Blog | Wednesday, December 11, 2013

QD: News Every Day--Exercise in elderly with dementia may improve activities of daily living

Exercise programs in people with dementia can have a significant impact in improving ability to perform activities of daily living and possibly in improving cognition, a review of 16 trials concluded.

The review, an update of one in 2008, included 937 participants and tested whether exercise could improve cognition, activities of daily living, behavior, depression, and mortality. Older people diagnosed with dementia were randomized to exercise programs or to control groups (usual care or social contact/activities). Secondary outcomes assessed the roles of family caregivers. Results appeared online Dec. 4 at The Cochrane Library.

Exercise programs might have a significant impact on improving cognitive functioning (8 trials, 329 participants; standardized mean difference (SMD) 0.55; 95% CI, 0.02 to 1.09). However, there was substantial heterogeneity between trials (I2 value, 80%). When researchers re-ran the analysis to exclude one outlying trial that included only participants with moderate or severe dementia, heterogeneity was reduced (I2 value 68%) and the result was no longer significant (7 trials, 308 participants; SMD 0.31; 95% CI, -0.11 to 0.74).

There was a significant effect of exercise programs on the ability of people with dementia to perform activities of daily living, (6 studies, 289 participants; SMD 0.68; 95% CI, 0.08 to 1.27), but with considerable unexplained statistical heterogeneity (I2 value, 77%), leading researchers to caution the interpretation of findings.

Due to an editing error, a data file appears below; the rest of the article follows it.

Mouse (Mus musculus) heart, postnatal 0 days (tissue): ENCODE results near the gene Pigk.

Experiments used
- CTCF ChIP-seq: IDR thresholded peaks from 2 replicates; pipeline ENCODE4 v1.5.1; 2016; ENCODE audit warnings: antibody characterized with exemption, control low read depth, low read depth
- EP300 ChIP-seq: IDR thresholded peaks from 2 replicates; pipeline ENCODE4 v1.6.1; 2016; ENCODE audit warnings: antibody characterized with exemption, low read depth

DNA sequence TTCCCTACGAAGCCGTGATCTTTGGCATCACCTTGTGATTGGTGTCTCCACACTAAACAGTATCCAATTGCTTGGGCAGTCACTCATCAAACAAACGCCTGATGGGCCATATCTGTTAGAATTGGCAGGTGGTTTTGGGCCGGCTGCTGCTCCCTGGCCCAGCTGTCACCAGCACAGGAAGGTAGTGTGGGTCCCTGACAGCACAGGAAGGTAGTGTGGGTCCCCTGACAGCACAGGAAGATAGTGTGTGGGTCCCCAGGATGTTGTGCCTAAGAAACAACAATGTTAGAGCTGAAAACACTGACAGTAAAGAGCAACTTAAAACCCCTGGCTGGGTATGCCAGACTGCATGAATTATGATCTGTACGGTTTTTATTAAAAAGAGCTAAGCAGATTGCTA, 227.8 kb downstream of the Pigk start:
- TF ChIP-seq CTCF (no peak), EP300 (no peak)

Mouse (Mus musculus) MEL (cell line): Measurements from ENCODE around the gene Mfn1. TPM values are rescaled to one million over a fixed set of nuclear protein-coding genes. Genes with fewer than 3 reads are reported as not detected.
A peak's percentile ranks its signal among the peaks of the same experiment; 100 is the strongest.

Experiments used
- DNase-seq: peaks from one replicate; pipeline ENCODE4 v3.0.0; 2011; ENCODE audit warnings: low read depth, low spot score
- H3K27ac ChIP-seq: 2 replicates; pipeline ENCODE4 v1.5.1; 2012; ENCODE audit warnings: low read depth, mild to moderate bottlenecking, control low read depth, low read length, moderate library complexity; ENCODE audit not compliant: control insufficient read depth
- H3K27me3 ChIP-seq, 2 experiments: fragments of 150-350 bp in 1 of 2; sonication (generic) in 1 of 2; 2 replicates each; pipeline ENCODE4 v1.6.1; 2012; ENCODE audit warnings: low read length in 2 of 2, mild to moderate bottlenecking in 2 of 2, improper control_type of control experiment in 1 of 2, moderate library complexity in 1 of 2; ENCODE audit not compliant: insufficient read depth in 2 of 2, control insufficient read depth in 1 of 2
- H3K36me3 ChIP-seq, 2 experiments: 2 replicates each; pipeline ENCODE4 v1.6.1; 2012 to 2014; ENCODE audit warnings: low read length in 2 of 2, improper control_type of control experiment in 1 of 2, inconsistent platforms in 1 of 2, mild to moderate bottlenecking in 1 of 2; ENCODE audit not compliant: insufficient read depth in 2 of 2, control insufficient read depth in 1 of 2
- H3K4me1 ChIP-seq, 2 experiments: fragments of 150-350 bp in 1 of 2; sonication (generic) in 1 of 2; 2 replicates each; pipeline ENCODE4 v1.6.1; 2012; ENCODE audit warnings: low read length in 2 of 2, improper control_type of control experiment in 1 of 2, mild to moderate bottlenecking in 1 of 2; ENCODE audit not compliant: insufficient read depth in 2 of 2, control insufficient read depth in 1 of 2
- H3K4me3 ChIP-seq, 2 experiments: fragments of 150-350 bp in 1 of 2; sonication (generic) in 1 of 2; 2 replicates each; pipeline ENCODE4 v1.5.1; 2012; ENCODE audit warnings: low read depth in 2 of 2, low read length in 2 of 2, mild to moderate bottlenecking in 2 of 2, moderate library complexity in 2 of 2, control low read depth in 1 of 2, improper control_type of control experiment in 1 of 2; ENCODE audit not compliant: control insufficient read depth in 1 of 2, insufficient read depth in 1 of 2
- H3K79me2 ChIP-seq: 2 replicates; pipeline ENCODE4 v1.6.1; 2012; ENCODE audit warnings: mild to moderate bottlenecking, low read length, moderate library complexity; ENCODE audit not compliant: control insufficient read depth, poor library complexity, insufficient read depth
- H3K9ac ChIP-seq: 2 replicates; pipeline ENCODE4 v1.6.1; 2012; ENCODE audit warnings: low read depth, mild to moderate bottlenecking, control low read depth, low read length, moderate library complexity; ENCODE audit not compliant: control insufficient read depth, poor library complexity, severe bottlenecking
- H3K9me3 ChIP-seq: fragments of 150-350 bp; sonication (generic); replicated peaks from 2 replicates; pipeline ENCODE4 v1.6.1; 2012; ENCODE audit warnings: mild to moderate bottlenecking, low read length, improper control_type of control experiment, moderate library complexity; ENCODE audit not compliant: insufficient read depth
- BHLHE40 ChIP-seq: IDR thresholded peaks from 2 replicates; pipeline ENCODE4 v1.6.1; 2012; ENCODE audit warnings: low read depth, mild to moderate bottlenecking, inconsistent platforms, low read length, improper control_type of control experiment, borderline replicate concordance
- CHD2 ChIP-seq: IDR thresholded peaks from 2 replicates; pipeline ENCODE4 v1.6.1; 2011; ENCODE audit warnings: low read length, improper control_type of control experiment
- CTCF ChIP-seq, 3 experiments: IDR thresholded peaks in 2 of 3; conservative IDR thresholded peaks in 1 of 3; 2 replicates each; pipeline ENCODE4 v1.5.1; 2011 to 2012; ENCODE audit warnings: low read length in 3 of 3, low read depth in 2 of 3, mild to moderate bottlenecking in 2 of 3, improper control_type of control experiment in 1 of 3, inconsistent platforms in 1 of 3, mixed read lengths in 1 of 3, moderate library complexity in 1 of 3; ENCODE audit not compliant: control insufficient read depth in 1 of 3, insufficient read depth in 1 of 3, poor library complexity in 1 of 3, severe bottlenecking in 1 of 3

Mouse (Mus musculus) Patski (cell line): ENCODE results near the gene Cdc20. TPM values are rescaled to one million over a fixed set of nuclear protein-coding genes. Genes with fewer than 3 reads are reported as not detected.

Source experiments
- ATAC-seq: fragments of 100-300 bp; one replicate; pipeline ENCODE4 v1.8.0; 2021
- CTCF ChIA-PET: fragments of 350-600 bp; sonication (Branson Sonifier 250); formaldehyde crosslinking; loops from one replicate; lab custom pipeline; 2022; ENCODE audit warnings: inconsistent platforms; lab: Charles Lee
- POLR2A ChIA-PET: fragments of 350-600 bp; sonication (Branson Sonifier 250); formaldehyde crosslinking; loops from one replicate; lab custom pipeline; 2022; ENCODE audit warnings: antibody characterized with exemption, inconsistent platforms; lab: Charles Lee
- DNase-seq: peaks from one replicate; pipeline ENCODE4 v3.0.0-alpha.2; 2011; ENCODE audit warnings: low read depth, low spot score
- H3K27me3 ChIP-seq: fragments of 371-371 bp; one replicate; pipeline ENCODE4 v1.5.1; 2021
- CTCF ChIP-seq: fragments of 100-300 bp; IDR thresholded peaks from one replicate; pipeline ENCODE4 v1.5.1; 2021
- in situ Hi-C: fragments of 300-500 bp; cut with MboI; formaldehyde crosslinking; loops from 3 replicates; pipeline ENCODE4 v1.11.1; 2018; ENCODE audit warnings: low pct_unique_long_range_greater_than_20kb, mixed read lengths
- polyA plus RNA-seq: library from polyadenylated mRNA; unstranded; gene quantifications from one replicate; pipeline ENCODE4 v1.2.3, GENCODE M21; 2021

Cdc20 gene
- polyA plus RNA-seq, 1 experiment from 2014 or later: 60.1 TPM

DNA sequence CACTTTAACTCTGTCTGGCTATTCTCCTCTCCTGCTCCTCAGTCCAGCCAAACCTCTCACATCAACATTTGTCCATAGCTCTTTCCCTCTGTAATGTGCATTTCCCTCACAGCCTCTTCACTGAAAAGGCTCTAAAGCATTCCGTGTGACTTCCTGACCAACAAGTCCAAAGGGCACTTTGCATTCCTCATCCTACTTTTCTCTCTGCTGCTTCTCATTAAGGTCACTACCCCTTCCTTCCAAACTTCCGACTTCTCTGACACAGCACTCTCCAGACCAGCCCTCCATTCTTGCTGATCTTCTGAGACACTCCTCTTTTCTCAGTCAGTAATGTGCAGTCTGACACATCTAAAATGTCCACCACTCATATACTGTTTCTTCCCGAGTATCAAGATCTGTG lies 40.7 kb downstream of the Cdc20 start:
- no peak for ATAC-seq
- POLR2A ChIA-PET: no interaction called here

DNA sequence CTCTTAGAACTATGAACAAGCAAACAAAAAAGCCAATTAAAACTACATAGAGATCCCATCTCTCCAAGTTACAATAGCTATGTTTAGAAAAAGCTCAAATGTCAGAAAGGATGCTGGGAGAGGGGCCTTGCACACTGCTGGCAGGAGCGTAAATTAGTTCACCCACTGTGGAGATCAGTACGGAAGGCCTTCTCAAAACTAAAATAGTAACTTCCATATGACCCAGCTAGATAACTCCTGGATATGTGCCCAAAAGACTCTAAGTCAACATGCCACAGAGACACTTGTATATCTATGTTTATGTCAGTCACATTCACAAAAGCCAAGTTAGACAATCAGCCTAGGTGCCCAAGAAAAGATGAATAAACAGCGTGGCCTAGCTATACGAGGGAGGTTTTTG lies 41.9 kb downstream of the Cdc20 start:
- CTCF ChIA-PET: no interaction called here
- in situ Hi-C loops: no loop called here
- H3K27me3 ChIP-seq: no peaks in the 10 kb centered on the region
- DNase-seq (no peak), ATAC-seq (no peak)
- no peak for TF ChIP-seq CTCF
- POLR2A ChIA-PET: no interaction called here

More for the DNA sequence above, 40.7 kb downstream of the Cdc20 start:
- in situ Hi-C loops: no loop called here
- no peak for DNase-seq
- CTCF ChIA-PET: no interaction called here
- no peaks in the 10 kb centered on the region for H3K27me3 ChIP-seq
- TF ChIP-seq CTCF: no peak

The burden experienced by informal caregivers providing care in the home may be reduced when they supervise the participation of the family member with dementia in an exercise program (1 study, 40 participants; mean difference,-15.30, 95% CI -24.73 to -5.87), but there was no significant effect of exercise on challenging behaviors (1 study, 110 participants; mean difference, -0.60; 95% CI, -4.22 to 3.02), or depression (6 studies, 341 participants; mean difference, –0.14; 95% CI, -0.36 to 0.07).

Researchers wrote, “There was promising evidence that exercise programs can significantly improve the cognitive functioning of people with dementia and their ability to perform daily activities, but there was a lot of variation between trial results that we were not able to explain. The studies showed no significant effect of exercise on mood.”